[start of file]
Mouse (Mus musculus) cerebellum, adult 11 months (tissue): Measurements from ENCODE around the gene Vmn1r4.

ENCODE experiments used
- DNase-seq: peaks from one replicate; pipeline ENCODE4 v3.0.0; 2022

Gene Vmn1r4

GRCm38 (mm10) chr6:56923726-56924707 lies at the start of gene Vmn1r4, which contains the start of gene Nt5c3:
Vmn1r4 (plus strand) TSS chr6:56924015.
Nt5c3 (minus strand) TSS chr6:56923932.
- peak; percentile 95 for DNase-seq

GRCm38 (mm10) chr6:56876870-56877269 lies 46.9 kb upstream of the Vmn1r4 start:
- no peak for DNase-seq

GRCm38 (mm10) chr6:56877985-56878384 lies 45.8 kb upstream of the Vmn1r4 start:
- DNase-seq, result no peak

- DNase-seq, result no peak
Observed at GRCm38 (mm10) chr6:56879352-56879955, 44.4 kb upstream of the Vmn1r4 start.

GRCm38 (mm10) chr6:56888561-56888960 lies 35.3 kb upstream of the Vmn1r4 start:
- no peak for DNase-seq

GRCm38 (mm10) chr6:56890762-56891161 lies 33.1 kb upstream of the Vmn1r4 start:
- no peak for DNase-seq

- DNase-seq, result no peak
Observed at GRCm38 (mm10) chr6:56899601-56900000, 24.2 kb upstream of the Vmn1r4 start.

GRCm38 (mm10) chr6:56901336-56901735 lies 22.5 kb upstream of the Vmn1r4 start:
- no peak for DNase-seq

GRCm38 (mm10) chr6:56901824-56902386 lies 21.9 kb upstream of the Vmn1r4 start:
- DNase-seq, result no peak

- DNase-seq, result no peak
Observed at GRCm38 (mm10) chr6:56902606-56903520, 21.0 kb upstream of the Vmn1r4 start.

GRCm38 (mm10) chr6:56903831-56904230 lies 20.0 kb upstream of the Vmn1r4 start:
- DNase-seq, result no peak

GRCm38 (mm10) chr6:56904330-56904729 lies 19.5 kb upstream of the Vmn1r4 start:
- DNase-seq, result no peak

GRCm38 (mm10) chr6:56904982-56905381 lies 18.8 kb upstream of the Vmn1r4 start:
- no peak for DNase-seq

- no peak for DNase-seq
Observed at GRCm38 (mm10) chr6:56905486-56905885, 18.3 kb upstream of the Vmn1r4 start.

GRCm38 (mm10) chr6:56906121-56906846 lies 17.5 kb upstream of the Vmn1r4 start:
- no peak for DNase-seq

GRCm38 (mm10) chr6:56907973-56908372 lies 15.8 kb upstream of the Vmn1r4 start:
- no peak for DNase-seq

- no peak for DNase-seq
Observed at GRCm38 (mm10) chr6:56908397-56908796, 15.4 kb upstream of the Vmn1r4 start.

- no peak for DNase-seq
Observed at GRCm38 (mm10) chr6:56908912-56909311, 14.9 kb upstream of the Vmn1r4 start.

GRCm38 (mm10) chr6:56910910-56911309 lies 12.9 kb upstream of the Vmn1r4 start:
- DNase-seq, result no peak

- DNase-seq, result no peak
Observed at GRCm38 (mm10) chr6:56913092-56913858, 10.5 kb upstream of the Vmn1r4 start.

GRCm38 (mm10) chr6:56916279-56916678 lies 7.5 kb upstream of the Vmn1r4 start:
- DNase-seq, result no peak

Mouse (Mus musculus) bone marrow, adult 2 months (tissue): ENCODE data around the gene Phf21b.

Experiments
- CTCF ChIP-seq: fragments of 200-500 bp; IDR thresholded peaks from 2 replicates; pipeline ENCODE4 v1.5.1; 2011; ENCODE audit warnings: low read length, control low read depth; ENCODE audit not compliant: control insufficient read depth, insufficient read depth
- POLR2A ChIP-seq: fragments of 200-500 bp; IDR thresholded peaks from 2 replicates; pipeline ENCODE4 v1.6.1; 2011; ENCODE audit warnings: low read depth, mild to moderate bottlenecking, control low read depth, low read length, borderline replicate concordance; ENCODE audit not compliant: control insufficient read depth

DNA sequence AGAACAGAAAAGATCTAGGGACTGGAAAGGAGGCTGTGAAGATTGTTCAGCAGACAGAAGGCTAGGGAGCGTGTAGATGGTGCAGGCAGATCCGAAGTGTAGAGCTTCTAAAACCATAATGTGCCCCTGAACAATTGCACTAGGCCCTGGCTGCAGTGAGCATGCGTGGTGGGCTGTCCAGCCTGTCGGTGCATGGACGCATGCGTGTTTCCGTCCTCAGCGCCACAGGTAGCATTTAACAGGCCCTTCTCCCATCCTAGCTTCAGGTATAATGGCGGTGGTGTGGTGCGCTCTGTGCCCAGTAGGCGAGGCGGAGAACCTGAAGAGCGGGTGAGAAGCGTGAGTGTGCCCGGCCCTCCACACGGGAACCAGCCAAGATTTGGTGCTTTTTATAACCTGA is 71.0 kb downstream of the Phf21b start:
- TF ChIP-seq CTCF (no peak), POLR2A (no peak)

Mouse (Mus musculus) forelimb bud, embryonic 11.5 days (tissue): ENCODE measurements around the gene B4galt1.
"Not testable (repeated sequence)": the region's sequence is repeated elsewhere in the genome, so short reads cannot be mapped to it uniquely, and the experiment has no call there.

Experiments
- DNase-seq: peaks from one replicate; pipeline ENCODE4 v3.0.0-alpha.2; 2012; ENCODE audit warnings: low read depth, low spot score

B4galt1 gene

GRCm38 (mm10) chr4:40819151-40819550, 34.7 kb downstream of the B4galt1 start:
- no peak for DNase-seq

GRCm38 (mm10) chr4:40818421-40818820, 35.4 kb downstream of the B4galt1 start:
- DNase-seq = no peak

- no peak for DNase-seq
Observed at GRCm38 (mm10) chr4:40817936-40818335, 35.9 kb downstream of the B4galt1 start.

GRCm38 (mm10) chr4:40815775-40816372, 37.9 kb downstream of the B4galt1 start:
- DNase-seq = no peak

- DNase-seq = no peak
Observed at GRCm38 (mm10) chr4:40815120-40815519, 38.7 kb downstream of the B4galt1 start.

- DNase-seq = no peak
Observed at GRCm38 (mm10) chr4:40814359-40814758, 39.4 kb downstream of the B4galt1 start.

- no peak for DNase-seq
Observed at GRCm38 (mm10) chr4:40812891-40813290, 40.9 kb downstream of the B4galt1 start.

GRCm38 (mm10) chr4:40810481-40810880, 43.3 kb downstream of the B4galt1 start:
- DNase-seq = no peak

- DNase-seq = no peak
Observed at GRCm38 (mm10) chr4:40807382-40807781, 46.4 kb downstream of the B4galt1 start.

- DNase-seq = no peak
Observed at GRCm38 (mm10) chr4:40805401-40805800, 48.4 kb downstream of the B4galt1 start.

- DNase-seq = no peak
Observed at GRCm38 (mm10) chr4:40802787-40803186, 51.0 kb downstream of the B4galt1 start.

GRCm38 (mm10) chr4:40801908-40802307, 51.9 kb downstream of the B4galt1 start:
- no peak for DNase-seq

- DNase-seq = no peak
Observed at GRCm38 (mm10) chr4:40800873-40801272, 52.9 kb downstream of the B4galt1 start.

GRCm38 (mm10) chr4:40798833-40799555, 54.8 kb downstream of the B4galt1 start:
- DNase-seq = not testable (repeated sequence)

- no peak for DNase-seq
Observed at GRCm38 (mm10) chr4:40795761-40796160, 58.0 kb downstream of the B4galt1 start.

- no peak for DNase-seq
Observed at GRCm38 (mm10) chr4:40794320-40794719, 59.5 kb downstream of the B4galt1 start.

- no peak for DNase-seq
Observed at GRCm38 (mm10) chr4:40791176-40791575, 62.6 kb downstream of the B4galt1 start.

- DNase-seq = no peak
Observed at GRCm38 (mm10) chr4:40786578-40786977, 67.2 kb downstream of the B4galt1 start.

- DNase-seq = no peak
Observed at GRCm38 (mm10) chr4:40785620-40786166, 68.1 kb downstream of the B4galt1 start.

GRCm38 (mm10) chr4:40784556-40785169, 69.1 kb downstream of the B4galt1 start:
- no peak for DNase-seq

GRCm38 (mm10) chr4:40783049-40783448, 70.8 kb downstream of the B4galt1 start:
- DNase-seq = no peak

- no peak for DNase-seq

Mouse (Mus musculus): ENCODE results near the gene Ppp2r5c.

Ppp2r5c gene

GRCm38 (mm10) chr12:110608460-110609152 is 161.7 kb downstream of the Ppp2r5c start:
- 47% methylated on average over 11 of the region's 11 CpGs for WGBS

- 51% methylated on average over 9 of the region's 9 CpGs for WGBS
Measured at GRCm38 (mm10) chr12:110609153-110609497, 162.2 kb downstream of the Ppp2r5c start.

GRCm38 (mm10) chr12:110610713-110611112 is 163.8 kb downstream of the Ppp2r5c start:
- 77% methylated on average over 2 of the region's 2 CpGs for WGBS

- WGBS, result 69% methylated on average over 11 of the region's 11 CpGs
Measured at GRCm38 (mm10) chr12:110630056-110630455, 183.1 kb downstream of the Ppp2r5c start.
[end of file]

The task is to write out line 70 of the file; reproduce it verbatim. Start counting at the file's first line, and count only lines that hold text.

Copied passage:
- DNase-seq = no peak